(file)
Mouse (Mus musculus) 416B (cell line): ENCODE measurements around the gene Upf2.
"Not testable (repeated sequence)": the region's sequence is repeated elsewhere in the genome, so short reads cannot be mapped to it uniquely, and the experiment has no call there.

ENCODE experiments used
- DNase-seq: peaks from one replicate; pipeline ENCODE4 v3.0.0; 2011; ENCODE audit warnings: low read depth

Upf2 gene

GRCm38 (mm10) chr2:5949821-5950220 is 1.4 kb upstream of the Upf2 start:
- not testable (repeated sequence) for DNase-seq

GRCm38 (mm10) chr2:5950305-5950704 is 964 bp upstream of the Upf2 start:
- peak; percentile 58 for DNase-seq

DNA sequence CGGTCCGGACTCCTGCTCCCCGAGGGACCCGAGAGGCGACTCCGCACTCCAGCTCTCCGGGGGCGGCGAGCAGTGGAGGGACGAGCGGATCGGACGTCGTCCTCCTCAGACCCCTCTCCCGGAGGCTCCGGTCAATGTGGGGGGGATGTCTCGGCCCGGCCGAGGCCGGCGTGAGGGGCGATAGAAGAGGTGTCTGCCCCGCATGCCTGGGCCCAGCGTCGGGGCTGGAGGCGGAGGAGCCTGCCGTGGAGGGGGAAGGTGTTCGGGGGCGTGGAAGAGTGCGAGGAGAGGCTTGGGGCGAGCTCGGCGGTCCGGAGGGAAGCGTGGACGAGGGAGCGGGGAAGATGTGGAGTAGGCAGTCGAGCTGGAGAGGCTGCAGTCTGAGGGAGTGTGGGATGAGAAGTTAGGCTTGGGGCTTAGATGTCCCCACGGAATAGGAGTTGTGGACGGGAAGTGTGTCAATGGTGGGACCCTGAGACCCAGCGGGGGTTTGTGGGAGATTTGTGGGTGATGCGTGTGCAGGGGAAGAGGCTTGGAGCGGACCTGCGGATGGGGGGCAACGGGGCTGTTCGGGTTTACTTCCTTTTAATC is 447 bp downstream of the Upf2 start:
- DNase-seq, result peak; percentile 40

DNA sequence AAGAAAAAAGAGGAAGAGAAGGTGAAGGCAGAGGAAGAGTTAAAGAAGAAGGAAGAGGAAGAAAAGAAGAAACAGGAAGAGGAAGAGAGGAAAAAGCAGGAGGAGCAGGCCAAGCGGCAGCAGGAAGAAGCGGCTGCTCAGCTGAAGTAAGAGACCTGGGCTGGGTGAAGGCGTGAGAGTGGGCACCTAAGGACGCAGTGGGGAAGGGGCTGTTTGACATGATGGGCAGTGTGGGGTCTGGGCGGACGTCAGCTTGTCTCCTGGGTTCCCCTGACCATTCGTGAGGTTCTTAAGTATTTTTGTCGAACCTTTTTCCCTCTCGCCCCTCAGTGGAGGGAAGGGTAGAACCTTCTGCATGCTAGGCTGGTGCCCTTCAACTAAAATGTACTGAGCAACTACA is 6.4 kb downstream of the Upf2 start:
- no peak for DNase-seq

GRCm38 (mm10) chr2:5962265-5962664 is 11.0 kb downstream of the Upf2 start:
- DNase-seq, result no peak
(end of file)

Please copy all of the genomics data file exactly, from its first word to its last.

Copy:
Mouse (Mus musculus) 416B (cell line): ENCODE measurements around the gene Upf2.
"Not testable (repeated sequence)": the region's sequence is repeated elsewhere in the genome, so short reads cannot be mapped to it uniquely, and the experiment has no call there.

ENCODE experiments used
- DNase-seq: peaks from one replicate; pipeline ENCODE4 v3.0.0; 2011; ENCODE audit warnings: low read depth

Upf2 gene

GRCm38 (mm10) chr2:5949821-5950220 is 1.4 kb upstream of the Upf2 start:
- not testable (repeated sequence) for DNase-seq

GRCm38 (mm10) chr2:5950305-5950704 is 964 bp upstream of the Upf2 start:
- peak; percentile 58 for DNase-seq

DNA sequence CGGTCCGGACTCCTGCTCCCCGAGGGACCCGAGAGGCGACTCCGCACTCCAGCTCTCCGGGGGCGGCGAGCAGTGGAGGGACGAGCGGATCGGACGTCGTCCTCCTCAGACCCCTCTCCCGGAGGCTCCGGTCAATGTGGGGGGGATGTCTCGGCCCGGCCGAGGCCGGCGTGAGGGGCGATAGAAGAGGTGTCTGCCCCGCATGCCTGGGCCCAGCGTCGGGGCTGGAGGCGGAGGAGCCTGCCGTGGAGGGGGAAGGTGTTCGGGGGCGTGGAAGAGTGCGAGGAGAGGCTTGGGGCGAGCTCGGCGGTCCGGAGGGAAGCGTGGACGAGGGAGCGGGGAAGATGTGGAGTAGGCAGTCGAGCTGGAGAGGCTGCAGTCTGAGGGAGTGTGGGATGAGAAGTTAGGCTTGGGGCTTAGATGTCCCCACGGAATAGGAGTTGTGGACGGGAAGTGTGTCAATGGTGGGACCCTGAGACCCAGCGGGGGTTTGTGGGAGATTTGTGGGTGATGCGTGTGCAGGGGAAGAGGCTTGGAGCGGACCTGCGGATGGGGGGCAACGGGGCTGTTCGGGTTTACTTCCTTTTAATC is 447 bp downstream of the Upf2 start:
- DNase-seq, result peak; percentile 40

DNA sequence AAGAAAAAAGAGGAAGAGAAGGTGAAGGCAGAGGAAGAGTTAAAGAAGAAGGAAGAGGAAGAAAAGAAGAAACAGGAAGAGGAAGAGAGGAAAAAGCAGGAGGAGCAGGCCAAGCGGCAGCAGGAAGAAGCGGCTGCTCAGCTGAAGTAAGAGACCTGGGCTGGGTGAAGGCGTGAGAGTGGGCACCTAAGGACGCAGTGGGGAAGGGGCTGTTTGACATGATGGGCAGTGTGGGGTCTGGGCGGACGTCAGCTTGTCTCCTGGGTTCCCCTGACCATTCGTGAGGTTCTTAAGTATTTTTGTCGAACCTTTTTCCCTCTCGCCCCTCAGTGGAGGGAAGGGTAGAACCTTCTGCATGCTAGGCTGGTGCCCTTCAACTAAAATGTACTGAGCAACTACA is 6.4 kb downstream of the Upf2 start:
- no peak for DNase-seq

GRCm38 (mm10) chr2:5962265-5962664 is 11.0 kb downstream of the Upf2 start:
- DNase-seq, result no peak